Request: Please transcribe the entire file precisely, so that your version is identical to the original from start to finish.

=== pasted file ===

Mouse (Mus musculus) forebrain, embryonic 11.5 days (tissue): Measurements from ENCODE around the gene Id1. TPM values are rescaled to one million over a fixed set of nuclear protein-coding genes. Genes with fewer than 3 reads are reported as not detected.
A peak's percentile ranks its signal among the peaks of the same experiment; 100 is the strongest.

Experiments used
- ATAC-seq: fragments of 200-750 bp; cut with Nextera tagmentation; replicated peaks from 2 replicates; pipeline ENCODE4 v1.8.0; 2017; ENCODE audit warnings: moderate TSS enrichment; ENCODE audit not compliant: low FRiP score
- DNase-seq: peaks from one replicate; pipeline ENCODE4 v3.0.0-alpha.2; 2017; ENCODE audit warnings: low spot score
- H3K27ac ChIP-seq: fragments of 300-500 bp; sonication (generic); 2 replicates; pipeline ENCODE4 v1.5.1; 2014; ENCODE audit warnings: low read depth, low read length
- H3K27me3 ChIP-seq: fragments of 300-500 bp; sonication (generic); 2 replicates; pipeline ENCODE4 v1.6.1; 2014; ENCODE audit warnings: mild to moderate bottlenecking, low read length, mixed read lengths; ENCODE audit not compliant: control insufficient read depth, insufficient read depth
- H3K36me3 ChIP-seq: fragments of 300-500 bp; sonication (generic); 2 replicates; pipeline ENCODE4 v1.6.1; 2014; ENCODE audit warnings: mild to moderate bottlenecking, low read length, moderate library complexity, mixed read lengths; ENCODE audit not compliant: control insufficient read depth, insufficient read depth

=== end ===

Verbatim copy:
Mouse (Mus musculus) forebrain, embryonic 11.5 days (tissue): Measurements from ENCODE around the gene Id1. TPM values are rescaled to one million over a fixed set of nuclear protein-coding genes. Genes with fewer than 3 reads are reported as not detected.
A peak's percentile ranks its signal among the peaks of the same experiment; 100 is the strongest.

Experiments used
- ATAC-seq: fragments of 200-750 bp; cut with Nextera tagmentation; replicated peaks from 2 replicates; pipeline ENCODE4 v1.8.0; 2017; ENCODE audit warnings: moderate TSS enrichment; ENCODE audit not compliant: low FRiP score
- DNase-seq: peaks from one replicate; pipeline ENCODE4 v3.0.0-alpha.2; 2017; ENCODE audit warnings: low spot score
- H3K27ac ChIP-seq: fragments of 300-500 bp; sonication (generic); 2 replicates; pipeline ENCODE4 v1.5.1; 2014; ENCODE audit warnings: low read depth, low read length
- H3K27me3 ChIP-seq: fragments of 300-500 bp; sonication (generic); 2 replicates; pipeline ENCODE4 v1.6.1; 2014; ENCODE audit warnings: mild to moderate bottlenecking, low read length, mixed read lengths; ENCODE audit not compliant: control insufficient read depth, insufficient read depth
- H3K36me3 ChIP-seq: fragments of 300-500 bp; sonication (generic); 2 replicates; pipeline ENCODE4 v1.6.1; 2014; ENCODE audit warnings: mild to moderate bottlenecking, low read length, moderate library complexity, mixed read lengths; ENCODE audit not compliant: control insufficient read depth, insufficient read depth